Decades of heartbreak are shadowing LeBron James. Hanging over his head is the burden of Cleveland’s agony of defeat, its prolonged era of depression, and finally pouring champagne on the city’s championship drought is his mission.
So, winning this NBA Finals is his destiny. Believe it or not?
“A lot of pressure is on LeBron to get that title home to Cleveland,” said Nick Bogdanovich, William Hill sports book director. “Maybe too much.”
The betting public tends to care more about sentimental storylines than the oddsmakers who crunch the cold numbers and set the lines. Most numbers indicate the Golden State Warriors will come out on top for the second consecutive year.
The Warriors are 2-1 series favorites and 5½- to 6-point favorites over the Cavaliers in Game 1 of a showdown that tips off Thursday in Oakland, California. This was the anticipated matchup since Golden State took the title in six games last June.
The Cavaliers were crippled a year ago, when James shouldered the burden for a team that was outgunned and outmanned. Point guard Kyrie Irving and forward Kevin Love, the team’s second and third scoring options, watched from the bench with injuries. It was typical of Cleveland’s bad luck.
“Cleveland will have no excuses this go-around,” Bogdanovich said. “I’m torn. I could see either team winning. It should be entertaining. Hopefully, the series will go deep and it’s a good betting series.”
It should deliver soaring TV ratings and a strong wagering handle. The odds say it probably will end painfully for the people of Cleveland who believe this is their year. ESPN recently unveiled a “30 for 30” documentary titled “Believeland.” It chronicled the suffering for the city since the 1964 Browns were the last team to win a championship, in the pre-Super Bowl era of the NFL.
Las Vegas handicapper Doug Fitz, who grew up in Cleveland and attended that title game more than 50 years ago, has skepticism running through his blood.
“In my heart, I don’t believe we can beat this team,” said Fitz (Systemplays.com). “The Warriors are just too explosive.”
It’s understandable why Stephen Curry and Klay Thompson strike fear into the hearts of the Cavaliers and their fans. Curry and Thompson form the NBA’s deadliest shooting duo. Curry is the two-time Most Valuable Player, and Thompson is the reason the Warriors are still breathing.
Sometimes lost in the hype, because he’s the quiet, serious type, is Golden State’s No. 2 guard. When the Warriors appeared ready to be buried in Game 6 of the Western Conference finals Saturday in Oklahoma City, Thompson made 11 3-pointers and scored 41 points to resuscitate their season.
“Thompson saved their ass,” SportsXradio.com handicapper Ken Thomson said. “When he’s in that zone, he’s as good as anybody. Sometimes, you can play good defense, but it’s just a better shot. There is no doubt Curry is the best shooter off the dribble, in terms of range and a quick release, we’ve seen.
“Golden State got their scare against the Thunder. I just don’t see Cleveland winning it. I would like to see it, but I think the Cavs are running into the wrong buzzsaw.”
Both teams will be running and firing 3s. The notion that a jump-shooting team is incapable of winning a title is history, with the Warriors changing the way the game is played. The total is 210, and the proposition for combined made 3s in Game 1 opened as high as 26½ at the Westgate sports book. It would take guts to bet under those numbers.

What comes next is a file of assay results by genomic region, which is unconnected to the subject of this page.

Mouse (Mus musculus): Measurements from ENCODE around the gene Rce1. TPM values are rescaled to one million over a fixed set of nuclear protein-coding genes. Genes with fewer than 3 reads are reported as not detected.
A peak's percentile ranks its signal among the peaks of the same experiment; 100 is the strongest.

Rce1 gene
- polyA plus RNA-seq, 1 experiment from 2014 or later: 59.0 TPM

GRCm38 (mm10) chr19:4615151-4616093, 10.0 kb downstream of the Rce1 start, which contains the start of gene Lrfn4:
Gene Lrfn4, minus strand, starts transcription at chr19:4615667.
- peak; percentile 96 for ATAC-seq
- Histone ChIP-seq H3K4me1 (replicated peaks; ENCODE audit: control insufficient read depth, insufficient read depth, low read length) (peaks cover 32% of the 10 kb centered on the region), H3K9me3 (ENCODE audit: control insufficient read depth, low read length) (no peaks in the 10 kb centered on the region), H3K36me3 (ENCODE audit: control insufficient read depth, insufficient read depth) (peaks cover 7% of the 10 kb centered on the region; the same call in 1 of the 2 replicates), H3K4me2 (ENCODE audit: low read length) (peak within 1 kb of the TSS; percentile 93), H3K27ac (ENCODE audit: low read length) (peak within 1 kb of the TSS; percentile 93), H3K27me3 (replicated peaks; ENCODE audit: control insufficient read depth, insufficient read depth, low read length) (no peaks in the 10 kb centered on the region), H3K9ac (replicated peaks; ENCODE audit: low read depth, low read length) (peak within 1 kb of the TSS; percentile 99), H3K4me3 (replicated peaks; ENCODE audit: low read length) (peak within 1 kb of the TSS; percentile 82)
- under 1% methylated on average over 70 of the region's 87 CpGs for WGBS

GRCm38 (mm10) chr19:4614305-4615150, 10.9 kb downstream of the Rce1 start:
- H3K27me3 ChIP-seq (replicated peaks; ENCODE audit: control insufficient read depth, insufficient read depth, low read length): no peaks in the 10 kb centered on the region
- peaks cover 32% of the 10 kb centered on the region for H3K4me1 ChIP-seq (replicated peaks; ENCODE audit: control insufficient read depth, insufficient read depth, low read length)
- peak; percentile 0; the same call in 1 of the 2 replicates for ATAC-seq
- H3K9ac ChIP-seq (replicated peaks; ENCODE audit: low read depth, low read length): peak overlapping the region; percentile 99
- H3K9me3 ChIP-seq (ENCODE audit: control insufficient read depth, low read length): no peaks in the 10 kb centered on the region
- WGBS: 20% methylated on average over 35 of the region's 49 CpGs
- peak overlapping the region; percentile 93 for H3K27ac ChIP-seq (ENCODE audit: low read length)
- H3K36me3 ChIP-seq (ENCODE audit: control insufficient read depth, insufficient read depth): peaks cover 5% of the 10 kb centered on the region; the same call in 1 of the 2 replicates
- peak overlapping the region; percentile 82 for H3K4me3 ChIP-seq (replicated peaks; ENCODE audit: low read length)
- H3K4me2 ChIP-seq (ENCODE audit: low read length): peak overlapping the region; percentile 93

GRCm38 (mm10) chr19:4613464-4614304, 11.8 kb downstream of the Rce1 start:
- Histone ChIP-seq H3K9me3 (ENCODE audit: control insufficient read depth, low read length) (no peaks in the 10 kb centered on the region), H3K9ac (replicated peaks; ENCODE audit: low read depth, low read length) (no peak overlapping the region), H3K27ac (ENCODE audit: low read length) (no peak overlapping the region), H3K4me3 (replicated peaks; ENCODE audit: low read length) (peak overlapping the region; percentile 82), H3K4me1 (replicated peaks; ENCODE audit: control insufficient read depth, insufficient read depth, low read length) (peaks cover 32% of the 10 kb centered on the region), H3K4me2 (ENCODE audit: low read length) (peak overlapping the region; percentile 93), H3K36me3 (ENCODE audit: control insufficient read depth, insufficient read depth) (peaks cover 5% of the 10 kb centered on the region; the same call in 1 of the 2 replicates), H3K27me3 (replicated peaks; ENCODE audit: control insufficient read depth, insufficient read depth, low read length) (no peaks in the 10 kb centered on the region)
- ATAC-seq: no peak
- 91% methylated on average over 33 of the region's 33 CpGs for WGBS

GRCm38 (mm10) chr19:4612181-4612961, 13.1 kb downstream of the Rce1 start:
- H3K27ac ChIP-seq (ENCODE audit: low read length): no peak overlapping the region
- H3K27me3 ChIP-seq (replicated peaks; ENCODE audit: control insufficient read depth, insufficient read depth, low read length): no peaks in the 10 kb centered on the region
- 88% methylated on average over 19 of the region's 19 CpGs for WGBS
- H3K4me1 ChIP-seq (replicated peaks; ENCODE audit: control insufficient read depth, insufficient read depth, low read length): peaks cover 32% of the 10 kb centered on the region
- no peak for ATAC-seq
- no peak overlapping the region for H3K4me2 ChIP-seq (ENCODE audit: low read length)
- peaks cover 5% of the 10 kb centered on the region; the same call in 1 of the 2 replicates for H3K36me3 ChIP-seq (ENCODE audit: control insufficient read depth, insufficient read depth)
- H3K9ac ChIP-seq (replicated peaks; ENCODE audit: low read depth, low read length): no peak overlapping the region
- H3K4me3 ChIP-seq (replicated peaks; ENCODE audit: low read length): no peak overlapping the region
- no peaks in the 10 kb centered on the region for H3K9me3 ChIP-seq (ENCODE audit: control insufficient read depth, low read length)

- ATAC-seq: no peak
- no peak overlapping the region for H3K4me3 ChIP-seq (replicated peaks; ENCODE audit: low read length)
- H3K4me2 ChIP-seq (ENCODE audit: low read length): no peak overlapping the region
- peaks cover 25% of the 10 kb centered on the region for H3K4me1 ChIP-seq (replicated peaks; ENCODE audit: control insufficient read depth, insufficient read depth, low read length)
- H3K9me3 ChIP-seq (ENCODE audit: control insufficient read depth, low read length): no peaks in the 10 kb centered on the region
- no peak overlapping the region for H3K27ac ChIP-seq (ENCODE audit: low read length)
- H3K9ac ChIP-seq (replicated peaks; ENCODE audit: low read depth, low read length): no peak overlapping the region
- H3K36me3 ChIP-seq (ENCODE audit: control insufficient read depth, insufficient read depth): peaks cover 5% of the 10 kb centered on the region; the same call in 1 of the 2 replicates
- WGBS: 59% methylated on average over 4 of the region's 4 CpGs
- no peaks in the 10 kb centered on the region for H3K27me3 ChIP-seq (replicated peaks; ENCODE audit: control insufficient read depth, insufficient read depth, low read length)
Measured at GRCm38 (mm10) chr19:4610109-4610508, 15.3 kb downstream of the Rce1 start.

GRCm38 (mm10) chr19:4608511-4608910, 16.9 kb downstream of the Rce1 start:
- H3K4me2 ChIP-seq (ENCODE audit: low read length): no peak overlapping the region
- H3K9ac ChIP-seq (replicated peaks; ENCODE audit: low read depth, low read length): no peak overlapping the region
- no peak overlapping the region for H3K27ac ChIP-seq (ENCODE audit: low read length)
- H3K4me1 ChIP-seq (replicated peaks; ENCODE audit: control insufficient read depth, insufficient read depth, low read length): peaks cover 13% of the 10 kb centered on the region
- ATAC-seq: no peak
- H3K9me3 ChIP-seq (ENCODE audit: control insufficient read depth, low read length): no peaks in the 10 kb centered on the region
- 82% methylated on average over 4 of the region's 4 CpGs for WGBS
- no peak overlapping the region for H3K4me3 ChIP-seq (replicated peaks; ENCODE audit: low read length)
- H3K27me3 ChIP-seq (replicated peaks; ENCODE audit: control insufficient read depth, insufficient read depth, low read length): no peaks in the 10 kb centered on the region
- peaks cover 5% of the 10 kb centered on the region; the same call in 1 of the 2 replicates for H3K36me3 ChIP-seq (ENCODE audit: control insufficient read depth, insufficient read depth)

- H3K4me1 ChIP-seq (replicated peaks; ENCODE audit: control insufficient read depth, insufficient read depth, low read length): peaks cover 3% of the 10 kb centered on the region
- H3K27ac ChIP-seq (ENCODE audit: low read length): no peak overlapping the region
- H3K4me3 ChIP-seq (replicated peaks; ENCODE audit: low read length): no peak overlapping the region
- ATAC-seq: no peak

“It’s bombs away,” Bogdanovich said.
The Cavaliers’ biggest problem in an open-court game will be their weak perimeter defense. Irving and Love are indifferent about defending, and this is not the time to play only one end of the floor. Another advantage for the Warriors will be coaching. Steve Kerr has been here and won it, and we’re still not sure if it’s Tyronn Lue or James coaching the Cavaliers.
“I think the Warriors have got that feeling they can’t be beat,” Bogdanovich said. “But the Cavs are peaking at the right time and are rested and rolling.”
A year ago, James averaged 35.8 points and 8.8 assists in the finals. It was all riding on him, and the Cavaliers broke down. Now, with Irving, Love, J.R. Smith and Channing Frye bombing away, Cleveland has changed its game and will not be grinding for two-point baskets while the Warriors count in 3s.
Maybe the Warriors are wearing down — it’s a 73-win team that has been pushing hard and taking every opponent’s best shot since late October — but I thought that last week and learned a lesson.
“I’m not saying the Cavaliers have no chance,” Fitz said. “The plus-175 for the series is good value, but that doesn’t mean anything if you don’t win.”
Maybe this is similar to the Super Bowl in February. The Carolina Panthers, after a 15-1 regular season, were popular favorites. Still, Peyton Manning was on the other side, and there was a sense the Denver Broncos would send him out with a win.
So, I’m taking the points with the Cavaliers in Game 1 and, mainly because of a gut feeling, betting on Cleveland to win in six or seven games.
“Right now, we’re getting all money on Cleveland for the series,” Bogdanovich said, “believe it or not.”
This title might not be James’ destiny, but there are some believers in Cleveland.
Las Vegas Review-Journal sports betting columnist Matt Youmans can be reached at email@example.com or 702-387-2907. He co-hosts “The Las Vegas Sportsline” weekdays at 2 p.m. on ESPN Radio (1100 AM). Follow on Twitter: @mattyoumans247